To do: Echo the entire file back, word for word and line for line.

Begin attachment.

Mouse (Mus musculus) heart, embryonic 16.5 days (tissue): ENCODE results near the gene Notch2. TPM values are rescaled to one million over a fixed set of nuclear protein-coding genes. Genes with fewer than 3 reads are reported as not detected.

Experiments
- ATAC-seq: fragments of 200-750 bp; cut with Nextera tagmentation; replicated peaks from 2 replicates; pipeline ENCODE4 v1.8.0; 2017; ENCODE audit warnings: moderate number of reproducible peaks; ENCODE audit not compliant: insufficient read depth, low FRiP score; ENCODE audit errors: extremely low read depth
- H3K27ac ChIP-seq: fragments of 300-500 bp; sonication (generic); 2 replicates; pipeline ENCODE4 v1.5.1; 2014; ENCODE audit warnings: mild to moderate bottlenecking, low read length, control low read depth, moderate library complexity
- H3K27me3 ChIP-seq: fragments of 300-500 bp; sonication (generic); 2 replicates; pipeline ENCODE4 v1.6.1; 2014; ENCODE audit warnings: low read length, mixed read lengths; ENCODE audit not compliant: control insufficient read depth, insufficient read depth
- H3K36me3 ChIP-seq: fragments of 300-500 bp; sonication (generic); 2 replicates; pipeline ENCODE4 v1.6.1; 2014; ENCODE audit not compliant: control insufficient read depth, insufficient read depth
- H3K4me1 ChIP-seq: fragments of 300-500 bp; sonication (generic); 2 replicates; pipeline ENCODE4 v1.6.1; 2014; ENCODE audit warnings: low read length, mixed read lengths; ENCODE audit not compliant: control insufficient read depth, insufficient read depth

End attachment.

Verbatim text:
Mouse (Mus musculus) heart, embryonic 16.5 days (tissue): ENCODE results near the gene Notch2. TPM values are rescaled to one million over a fixed set of nuclear protein-coding genes. Genes with fewer than 3 reads are reported as not detected.

Experiments
- ATAC-seq: fragments of 200-750 bp; cut with Nextera tagmentation; replicated peaks from 2 replicates; pipeline ENCODE4 v1.8.0; 2017; ENCODE audit warnings: moderate number of reproducible peaks; ENCODE audit not compliant: insufficient read depth, low FRiP score; ENCODE audit errors: extremely low read depth
- H3K27ac ChIP-seq: fragments of 300-500 bp; sonication (generic); 2 replicates; pipeline ENCODE4 v1.5.1; 2014; ENCODE audit warnings: mild to moderate bottlenecking, low read length, control low read depth, moderate library complexity
- H3K27me3 ChIP-seq: fragments of 300-500 bp; sonication (generic); 2 replicates; pipeline ENCODE4 v1.6.1; 2014; ENCODE audit warnings: low read length, mixed read lengths; ENCODE audit not compliant: control insufficient read depth, insufficient read depth
- H3K36me3 ChIP-seq: fragments of 300-500 bp; sonication (generic); 2 replicates; pipeline ENCODE4 v1.6.1; 2014; ENCODE audit not compliant: control insufficient read depth, insufficient read depth
- H3K4me1 ChIP-seq: fragments of 300-500 bp; sonication (generic); 2 replicates; pipeline ENCODE4 v1.6.1; 2014; ENCODE audit warnings: low read length, mixed read lengths; ENCODE audit not compliant: control insufficient read depth, insufficient read depth